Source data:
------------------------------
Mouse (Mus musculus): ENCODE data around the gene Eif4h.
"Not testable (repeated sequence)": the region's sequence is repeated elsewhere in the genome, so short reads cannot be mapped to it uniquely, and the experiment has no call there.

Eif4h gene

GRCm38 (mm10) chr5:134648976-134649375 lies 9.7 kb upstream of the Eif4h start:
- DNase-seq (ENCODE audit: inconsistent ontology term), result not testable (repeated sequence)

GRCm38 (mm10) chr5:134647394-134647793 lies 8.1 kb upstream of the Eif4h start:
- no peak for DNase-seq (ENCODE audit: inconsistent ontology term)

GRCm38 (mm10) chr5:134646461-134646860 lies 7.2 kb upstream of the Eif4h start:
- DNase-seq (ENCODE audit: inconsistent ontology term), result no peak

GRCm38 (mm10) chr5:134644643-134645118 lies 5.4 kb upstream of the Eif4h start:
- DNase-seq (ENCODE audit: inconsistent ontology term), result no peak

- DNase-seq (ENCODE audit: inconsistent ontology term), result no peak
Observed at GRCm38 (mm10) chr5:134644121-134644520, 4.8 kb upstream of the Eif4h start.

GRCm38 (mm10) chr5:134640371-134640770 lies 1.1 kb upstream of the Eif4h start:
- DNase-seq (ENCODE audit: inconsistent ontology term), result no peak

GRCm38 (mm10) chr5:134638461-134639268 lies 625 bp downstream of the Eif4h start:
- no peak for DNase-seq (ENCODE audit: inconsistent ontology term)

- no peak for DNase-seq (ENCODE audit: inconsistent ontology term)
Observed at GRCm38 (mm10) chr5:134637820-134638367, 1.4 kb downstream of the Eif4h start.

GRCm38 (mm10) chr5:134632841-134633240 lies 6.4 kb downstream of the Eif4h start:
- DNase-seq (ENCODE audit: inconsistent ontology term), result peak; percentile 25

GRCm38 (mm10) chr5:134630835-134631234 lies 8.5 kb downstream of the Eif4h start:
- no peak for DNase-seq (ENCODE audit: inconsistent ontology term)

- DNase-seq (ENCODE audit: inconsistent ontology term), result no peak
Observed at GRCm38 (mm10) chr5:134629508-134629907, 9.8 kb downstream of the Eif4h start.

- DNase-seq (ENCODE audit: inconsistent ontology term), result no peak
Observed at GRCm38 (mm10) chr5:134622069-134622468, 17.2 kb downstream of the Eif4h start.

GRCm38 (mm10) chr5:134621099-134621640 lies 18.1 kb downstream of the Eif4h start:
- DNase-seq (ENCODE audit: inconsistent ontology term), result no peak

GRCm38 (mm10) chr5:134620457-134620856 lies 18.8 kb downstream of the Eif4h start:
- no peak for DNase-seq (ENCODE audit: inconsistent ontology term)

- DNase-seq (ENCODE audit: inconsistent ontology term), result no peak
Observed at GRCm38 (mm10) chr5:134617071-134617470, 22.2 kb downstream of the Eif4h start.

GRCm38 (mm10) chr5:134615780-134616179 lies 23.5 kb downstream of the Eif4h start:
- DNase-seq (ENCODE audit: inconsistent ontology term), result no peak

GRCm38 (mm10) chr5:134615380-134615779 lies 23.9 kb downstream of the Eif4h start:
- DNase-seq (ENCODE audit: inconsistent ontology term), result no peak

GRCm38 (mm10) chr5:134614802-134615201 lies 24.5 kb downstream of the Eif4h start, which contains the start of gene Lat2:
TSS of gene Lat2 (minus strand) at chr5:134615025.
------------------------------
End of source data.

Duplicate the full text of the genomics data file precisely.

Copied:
Mouse (Mus musculus): ENCODE data around the gene Eif4h.
"Not testable (repeated sequence)": the region's sequence is repeated elsewhere in the genome, so short reads cannot be mapped to it uniquely, and the experiment has no call there.

Eif4h gene

GRCm38 (mm10) chr5:134648976-134649375 lies 9.7 kb upstream of the Eif4h start:
- DNase-seq (ENCODE audit: inconsistent ontology term), result not testable (repeated sequence)

GRCm38 (mm10) chr5:134647394-134647793 lies 8.1 kb upstream of the Eif4h start:
- no peak for DNase-seq (ENCODE audit: inconsistent ontology term)

GRCm38 (mm10) chr5:134646461-134646860 lies 7.2 kb upstream of the Eif4h start:
- DNase-seq (ENCODE audit: inconsistent ontology term), result no peak

GRCm38 (mm10) chr5:134644643-134645118 lies 5.4 kb upstream of the Eif4h start:
- DNase-seq (ENCODE audit: inconsistent ontology term), result no peak

- DNase-seq (ENCODE audit: inconsistent ontology term), result no peak
Observed at GRCm38 (mm10) chr5:134644121-134644520, 4.8 kb upstream of the Eif4h start.

GRCm38 (mm10) chr5:134640371-134640770 lies 1.1 kb upstream of the Eif4h start:
- DNase-seq (ENCODE audit: inconsistent ontology term), result no peak

GRCm38 (mm10) chr5:134638461-134639268 lies 625 bp downstream of the Eif4h start:
- no peak for DNase-seq (ENCODE audit: inconsistent ontology term)

- no peak for DNase-seq (ENCODE audit: inconsistent ontology term)
Observed at GRCm38 (mm10) chr5:134637820-134638367, 1.4 kb downstream of the Eif4h start.

GRCm38 (mm10) chr5:134632841-134633240 lies 6.4 kb downstream of the Eif4h start:
- DNase-seq (ENCODE audit: inconsistent ontology term), result peak; percentile 25

GRCm38 (mm10) chr5:134630835-134631234 lies 8.5 kb downstream of the Eif4h start:
- no peak for DNase-seq (ENCODE audit: inconsistent ontology term)

- DNase-seq (ENCODE audit: inconsistent ontology term), result no peak
Observed at GRCm38 (mm10) chr5:134629508-134629907, 9.8 kb downstream of the Eif4h start.

- DNase-seq (ENCODE audit: inconsistent ontology term), result no peak
Observed at GRCm38 (mm10) chr5:134622069-134622468, 17.2 kb downstream of the Eif4h start.

GRCm38 (mm10) chr5:134621099-134621640 lies 18.1 kb downstream of the Eif4h start:
- DNase-seq (ENCODE audit: inconsistent ontology term), result no peak

GRCm38 (mm10) chr5:134620457-134620856 lies 18.8 kb downstream of the Eif4h start:
- no peak for DNase-seq (ENCODE audit: inconsistent ontology term)

- DNase-seq (ENCODE audit: inconsistent ontology term), result no peak
Observed at GRCm38 (mm10) chr5:134617071-134617470, 22.2 kb downstream of the Eif4h start.

GRCm38 (mm10) chr5:134615780-134616179 lies 23.5 kb downstream of the Eif4h start:
- DNase-seq (ENCODE audit: inconsistent ontology term), result no peak

GRCm38 (mm10) chr5:134615380-134615779 lies 23.9 kb downstream of the Eif4h start:
- DNase-seq (ENCODE audit: inconsistent ontology term), result no peak

GRCm38 (mm10) chr5:134614802-134615201 lies 24.5 kb downstream of the Eif4h start, which contains the start of gene Lat2:
TSS of gene Lat2 (minus strand) at chr5:134615025.